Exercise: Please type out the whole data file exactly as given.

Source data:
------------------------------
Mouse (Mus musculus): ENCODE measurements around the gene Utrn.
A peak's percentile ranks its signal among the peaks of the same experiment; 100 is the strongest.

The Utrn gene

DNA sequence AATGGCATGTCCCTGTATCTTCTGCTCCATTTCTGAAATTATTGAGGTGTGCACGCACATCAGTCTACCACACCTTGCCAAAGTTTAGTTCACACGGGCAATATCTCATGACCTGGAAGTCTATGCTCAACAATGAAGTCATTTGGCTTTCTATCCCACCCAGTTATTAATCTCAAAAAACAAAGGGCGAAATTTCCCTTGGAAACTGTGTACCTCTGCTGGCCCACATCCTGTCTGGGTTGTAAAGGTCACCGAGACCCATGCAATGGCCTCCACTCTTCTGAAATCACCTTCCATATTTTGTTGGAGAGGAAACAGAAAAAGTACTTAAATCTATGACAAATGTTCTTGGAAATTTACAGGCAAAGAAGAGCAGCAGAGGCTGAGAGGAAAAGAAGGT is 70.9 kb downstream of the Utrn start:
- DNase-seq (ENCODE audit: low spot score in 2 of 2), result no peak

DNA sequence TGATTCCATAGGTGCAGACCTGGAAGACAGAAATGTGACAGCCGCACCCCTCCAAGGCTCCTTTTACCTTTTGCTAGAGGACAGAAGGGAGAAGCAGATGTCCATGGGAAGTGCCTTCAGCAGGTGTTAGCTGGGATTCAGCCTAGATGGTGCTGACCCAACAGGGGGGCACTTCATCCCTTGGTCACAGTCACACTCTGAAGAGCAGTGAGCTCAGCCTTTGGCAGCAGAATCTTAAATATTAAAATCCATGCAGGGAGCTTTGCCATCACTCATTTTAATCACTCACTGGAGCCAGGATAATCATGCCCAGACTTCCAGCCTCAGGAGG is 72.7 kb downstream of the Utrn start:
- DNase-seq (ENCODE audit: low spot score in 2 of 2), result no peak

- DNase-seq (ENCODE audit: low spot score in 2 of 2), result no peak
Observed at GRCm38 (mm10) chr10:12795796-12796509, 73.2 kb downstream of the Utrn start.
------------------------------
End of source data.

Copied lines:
Mouse (Mus musculus): ENCODE measurements around the gene Utrn.
A peak's percentile ranks its signal among the peaks of the same experiment; 100 is the strongest.

The Utrn gene

DNA sequence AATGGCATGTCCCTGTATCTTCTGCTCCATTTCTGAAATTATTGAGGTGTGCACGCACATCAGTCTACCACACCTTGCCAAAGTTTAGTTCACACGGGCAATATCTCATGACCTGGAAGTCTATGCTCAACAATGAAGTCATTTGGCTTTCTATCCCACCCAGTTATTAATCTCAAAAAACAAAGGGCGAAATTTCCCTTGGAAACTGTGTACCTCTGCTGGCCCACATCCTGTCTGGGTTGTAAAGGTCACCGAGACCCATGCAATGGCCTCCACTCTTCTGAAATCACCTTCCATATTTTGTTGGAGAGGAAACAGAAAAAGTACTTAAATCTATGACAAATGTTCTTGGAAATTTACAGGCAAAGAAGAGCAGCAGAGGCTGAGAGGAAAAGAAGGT is 70.9 kb downstream of the Utrn start:
- DNase-seq (ENCODE audit: low spot score in 2 of 2), result no peak

DNA sequence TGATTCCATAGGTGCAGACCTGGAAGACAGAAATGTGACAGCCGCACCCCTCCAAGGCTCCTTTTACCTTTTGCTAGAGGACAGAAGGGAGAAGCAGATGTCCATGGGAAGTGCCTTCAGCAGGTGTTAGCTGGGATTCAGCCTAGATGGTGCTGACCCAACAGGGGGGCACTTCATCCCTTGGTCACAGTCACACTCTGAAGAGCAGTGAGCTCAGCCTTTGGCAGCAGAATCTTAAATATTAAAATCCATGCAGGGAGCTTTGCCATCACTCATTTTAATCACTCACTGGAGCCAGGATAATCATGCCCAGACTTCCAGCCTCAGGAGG is 72.7 kb downstream of the Utrn start:
- DNase-seq (ENCODE audit: low spot score in 2 of 2), result no peak

- DNase-seq (ENCODE audit: low spot score in 2 of 2), result no peak
Observed at GRCm38 (mm10) chr10:12795796-12796509, 73.2 kb downstream of the Utrn start.